2. — for the cynic, a list of links to sites concerning economic scandals including some related to derivative trading.


1. What are speculators? Do they have a destabilizing effect on the financial system?

They take open positions in derivative markets in the hope of making a profit. While they could conceivably have a destabilizing effect, they are more likely to have a stabilizing effect as they are likely to position themselves to profit when prices are away from long-run equilibrium. They also add depth to the markets, which makes hedging much easier.

2. Under what conditions would you be a long hedger in financial futures? A short hedger?

A long hedger wishes to protect against a rise in the price of the underlying asset. A short hedger wishes to protect against a fall in the price of an asset.

3. Would you buy stock index futures at this time based on the S&P 500?

Yes, if I were extremely confident that the S&P 500 index would rise above the price of the futures contract.

4. What are financial futures used for?

Hedgers use them to offset other positions so that a price movement that causes losses on these positions will cause gains on their financial futures position. Speculators use financial futures to “bet” on certain price movements. That is, a speculator who believe prices on an asset will rise can take a long position in a futures contract that will payoff if prices actually do rise. Though these same positions could be taken by buying the underlying security, futures contracts allow the investor greater leverage.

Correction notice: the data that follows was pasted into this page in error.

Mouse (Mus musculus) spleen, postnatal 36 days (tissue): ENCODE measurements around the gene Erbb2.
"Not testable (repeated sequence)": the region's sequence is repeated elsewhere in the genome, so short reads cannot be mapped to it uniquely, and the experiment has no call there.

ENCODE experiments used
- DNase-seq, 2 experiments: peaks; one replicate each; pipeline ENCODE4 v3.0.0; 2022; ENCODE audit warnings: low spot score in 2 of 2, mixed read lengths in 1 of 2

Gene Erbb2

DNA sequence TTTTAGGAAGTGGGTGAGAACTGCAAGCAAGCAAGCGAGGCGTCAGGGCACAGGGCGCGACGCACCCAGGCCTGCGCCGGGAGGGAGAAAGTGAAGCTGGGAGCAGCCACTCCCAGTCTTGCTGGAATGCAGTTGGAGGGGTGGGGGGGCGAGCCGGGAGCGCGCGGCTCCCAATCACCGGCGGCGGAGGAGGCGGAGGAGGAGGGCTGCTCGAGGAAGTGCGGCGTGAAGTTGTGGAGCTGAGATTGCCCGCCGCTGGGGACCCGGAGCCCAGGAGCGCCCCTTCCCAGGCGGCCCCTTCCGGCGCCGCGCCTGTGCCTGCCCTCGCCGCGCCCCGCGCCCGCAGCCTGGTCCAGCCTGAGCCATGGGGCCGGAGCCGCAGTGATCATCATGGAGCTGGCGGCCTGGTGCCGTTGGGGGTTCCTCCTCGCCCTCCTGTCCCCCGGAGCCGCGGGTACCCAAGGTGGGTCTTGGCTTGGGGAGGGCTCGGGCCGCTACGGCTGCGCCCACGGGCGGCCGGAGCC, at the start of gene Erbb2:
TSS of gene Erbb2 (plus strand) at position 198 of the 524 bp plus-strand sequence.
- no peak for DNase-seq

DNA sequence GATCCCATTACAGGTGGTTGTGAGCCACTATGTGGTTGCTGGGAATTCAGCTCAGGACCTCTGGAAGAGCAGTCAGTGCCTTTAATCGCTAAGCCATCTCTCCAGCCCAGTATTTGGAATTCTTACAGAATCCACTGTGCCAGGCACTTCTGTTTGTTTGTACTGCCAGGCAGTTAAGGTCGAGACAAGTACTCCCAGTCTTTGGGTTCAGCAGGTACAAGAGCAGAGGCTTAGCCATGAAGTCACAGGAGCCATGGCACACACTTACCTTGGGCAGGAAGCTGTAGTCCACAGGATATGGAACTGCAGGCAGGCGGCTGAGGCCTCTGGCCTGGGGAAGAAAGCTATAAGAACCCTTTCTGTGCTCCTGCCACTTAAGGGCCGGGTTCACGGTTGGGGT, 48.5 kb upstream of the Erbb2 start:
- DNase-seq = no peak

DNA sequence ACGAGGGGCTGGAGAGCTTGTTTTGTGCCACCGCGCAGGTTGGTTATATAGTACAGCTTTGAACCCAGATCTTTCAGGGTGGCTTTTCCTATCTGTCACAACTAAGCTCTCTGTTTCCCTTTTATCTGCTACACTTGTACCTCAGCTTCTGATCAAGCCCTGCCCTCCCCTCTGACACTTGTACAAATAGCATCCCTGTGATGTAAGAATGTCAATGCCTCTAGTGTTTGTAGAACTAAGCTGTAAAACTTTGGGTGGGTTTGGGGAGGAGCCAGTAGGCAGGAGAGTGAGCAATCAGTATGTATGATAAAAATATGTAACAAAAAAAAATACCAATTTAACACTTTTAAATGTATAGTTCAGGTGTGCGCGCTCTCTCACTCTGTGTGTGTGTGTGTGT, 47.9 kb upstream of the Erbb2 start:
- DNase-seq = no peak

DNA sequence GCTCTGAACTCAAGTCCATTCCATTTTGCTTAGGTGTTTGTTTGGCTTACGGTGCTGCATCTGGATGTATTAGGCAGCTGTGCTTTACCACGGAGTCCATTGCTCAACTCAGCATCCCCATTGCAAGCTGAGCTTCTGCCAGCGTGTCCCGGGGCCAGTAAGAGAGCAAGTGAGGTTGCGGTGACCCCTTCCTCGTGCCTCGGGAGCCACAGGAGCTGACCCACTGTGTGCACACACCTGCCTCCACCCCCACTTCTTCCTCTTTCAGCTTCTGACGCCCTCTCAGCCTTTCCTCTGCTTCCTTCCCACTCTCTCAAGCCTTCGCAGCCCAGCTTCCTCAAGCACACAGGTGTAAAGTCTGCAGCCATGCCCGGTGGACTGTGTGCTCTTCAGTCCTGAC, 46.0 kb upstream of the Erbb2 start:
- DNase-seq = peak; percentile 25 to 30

5. Aren’t financial futures and options markets just serving a speculative buildup of asset prices fueled by greed?

No, it is much more like insurance against an undesirable outcome. Though it is essentially gambling for speculators, but it actually reduces risks for hedgers. Moreover, speculators could actually serve to reduce “speculative buildup.”


1. Legitimate hedgers use the futures market do not normally make or take delivery when using futures contracts to offset risk. The profits or losses from the contract are what is important to the hedger, and these can be settled between the two parties without delivery of the underlying security.

2. During the delivery period, rights and obligations force the price of the futures contract and the price of the underlying security to be equal. If the price of the futures contract is higher, arbitragers would sell them, then buy the securities at a lower price, pocket the difference, and deliver the securities in satisfaction of their obligation as shorts. And vice versa, if the price is lower, arbitragers would buy them and sell the actual security.

3. Unlike futures contracts, the rights and obligations of options buyers and sellers are not symmetrical. The buyer of a call has the right to buy the underlying asset at a future time and the seller has an obligation to sell it. The buyer pays the seller an option premium for that right.